The Torah tells us that “Man is a tree in the field” (Deuteronomy 20:19). Interestingly, we automatically refer to our ancestral background as “the family tree.” On a superficial level, just as a tree branches out from trunk to branches to twigs above ground – and branches out similarly below the ground, with a root system that looks like an upside-down tree – so do we branch out in two directions. From us to our children to our grandchildren resembles the tree branching out from the trunk above ground, and our parents, grandparents, and successive previous generations are our “roots” below ground, which we don't always see.
Yet, the concept of family tree goes much deeper. Any change at the base of the trunk has a profound effect on the branches, then subsequently on the twigs, and ultimately on the leaves and fruit. For example, if a tree farmer sees that the branches are brittle, the leaves are yellowish, and the color of the fruit is pale, then it shows that the tree is suffering from an acute lack of iron. All the farmer has to do is to give the tree an adequate dose of iron at the base of the trunk and a good dose of water, and presto! Here's what happens:
The iron-fortified water is absorbed from the soil into the roots of the tree. It now travels up through the trunk, the branches, the twigs and to the fruit and leaves by way of long thin tubes calledxylem.
Water and nutrients move up the xylem through a process called capillary action. Capillary action allows water to be pulled through the thin tubes because the molecules of the water are attracted to the molecules that make up the tube. The water molecules at the top are pulled up the tube and the water molecules below them are pulled along because of their attraction to the water molecules above them.As such, the iron-fortified water reaches the furthest extremities of the tree and replenishes them. Soon, the branches become stronger, the leaves greener, and the fruit brighter.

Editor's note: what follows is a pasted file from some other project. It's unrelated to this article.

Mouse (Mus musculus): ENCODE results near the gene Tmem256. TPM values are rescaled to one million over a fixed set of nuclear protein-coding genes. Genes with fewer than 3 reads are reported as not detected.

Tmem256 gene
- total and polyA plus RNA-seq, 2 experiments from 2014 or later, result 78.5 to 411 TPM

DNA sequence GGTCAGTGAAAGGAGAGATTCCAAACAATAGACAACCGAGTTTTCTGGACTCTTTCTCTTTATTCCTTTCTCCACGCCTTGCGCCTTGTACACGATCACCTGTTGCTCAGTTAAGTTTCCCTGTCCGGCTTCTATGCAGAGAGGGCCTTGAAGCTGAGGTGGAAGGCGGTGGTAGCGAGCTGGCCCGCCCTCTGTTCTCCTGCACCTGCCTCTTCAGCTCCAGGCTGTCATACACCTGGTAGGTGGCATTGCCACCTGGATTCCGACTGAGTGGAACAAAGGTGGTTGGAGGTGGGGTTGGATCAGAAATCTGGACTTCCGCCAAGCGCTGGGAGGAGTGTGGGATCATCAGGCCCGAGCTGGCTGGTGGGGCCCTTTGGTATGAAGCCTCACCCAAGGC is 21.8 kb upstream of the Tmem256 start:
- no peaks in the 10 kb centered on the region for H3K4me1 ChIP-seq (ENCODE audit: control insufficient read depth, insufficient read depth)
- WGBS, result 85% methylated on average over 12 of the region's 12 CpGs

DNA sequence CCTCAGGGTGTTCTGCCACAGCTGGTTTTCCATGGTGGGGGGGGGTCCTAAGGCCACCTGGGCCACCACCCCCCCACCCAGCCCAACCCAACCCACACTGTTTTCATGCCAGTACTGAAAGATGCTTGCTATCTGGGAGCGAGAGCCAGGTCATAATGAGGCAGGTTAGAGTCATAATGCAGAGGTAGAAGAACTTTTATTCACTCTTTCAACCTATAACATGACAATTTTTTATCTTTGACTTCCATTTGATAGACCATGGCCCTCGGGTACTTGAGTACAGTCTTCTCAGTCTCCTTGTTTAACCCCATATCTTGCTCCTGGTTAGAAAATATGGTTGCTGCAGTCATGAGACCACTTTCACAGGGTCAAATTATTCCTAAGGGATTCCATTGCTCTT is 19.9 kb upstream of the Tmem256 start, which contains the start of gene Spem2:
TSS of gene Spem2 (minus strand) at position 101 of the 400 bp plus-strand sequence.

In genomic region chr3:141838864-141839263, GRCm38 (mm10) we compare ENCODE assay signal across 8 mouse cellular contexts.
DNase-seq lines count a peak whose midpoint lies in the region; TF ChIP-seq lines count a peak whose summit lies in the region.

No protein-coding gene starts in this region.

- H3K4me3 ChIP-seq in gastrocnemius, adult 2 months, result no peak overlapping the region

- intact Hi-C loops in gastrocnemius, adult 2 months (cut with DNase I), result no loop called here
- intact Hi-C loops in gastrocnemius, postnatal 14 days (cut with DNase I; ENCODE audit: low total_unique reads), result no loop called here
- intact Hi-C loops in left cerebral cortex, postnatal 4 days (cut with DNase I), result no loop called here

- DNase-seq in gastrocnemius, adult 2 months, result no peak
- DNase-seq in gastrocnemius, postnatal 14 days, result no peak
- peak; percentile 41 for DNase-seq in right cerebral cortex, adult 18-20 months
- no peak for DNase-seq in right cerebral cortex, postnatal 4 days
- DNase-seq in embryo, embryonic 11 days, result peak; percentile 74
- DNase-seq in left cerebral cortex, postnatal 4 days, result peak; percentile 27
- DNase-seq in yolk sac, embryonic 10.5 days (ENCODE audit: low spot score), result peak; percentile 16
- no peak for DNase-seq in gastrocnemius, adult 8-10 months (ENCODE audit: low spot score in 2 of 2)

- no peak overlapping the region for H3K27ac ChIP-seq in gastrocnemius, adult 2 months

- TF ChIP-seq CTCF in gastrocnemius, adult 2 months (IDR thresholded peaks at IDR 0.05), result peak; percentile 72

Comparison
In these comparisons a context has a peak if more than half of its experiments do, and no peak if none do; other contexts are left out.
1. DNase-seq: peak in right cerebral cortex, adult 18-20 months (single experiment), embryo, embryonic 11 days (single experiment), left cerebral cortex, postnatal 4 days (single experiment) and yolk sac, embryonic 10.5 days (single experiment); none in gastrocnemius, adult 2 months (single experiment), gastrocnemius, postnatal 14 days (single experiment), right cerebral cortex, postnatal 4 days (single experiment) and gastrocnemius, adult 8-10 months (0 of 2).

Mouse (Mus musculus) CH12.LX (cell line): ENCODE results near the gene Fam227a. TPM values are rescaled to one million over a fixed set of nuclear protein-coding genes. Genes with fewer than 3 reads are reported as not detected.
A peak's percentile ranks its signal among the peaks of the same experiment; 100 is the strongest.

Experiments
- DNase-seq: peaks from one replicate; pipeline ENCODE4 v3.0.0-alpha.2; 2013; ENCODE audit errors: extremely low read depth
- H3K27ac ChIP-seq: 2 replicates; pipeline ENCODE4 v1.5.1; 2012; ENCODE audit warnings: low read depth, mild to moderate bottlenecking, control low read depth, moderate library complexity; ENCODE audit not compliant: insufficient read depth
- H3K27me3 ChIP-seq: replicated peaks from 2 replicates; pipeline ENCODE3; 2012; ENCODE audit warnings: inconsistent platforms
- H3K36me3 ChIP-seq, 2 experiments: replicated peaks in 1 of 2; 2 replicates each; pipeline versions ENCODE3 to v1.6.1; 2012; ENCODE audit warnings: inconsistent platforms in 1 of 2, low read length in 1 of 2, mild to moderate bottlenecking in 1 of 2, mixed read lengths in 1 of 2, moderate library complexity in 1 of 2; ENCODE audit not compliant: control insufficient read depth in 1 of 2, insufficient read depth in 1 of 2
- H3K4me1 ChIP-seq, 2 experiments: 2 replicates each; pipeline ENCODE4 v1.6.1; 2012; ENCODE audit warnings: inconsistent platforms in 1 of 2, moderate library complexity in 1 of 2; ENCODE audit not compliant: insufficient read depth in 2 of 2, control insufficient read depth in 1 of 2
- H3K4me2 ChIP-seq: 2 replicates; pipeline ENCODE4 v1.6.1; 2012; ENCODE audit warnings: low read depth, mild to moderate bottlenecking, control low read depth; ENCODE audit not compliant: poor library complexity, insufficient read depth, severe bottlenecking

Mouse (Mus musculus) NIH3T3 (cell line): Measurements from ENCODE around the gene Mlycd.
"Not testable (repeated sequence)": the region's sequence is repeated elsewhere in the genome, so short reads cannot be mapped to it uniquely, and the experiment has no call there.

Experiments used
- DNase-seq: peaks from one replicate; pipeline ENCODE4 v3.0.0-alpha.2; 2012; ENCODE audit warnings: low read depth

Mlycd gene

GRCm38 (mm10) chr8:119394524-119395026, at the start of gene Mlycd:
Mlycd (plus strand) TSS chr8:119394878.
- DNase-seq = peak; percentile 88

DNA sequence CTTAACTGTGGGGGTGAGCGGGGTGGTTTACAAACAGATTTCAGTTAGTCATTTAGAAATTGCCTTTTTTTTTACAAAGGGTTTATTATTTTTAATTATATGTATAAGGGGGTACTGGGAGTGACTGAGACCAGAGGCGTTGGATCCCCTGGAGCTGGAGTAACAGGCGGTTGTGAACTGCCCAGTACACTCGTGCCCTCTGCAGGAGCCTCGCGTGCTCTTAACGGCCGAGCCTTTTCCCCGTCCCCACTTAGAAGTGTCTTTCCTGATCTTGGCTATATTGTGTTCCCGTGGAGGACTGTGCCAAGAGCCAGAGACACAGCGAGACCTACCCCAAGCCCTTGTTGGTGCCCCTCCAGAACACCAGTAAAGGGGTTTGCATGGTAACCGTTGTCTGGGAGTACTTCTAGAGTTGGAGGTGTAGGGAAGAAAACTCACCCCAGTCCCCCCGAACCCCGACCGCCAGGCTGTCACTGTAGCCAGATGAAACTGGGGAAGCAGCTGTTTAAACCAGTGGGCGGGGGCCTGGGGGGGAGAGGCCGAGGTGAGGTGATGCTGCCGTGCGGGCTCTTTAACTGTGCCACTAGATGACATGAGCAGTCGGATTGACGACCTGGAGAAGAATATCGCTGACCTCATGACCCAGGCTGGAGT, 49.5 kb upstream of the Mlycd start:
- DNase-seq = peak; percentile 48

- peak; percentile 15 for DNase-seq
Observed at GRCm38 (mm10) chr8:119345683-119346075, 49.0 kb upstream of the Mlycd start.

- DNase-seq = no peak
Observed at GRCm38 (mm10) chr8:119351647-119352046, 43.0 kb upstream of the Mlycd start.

The Torah is compared to water (see Isaiah 55:1). Just as Hashem engineered the amazing process of capillary action which moves nutrients and water from the soil and trunk up through the tree, we have an equivalent spiritual process called Ma'ase Avot Siman L'banim – “the deeds of fathers are signs for sons”, namely, what one generation does has a profound effect on future generations.
The Gemara tells a poignant story about trees and concern for future generations in a tale about the great tzaddik, Choni Haagal (see tractate Taanit 23a):
Rebbe Yochanan says that Choni HaMaagal was sorry all his life that he didn't comprehend the verse, "Shir HaMa'alot, when Hashem returns us to Tzion, we will have been as dreamers," in other words, the Babylonian exile which lasted 70 years, will have been like one long sleep. "Could it be," Choni asked, "that a person can sleep continuously for 70 years?"
One day, as he was walking, he saw a man planting a carob tree. "How long will it be," he asked the man, "before this tree produces fruit?"
"Seventy years," the man answered.
"And are you certain you will still be alive then?" Choni HaMaagal asked.
"I was born into a world with carob trees," the man answered. "Just as my fathers planted trees for me to enjoy, so I plant trees for my children."
Choni HaMaagal then sat down a little distance away, to eat his meal. He ate, then dozed off. A wall of rock sprung up around him, and concealed him from view. No one could find him, and so he slept for 70 years.
When he awoke from his sleep, he saw the same man picking carobs from the tree he had planted.
"Are you the man that planted this tree?" he asked him.
"No," answered the man, "I am his grandson."
"I see," said Choni HaMaagal, "that I must have slept for 70 years." He then noticed that his donkey had been given birth to donkeys, who in turn, gave birth to still other donkeys...
Our grandchildren eat the fruit we plant. Spiritually speaking, when we strengthen ourselves in Torah, we will see how our spiritual fortification (just like the iron-fortified water) nourishes future generations, moving up through the family tree's mesora, the tradition of father to son, just like a spiritual xylem.
As we celebrate Tu B'Shvat, let's contemplate strengthening our own family tree by enriching ourselves with more Torah and emuna, drawing on our holy roots that go back to Abraham, Isaac, Jacob, and the twelve tribes. That way, we'll surely see our branches flowering with luscious family fruit, amen. Happy Tu B'Shvat!
* * *
We invite you to visit Rabbi Lazer Brody’s award-winning daily web journal Lazer Beams.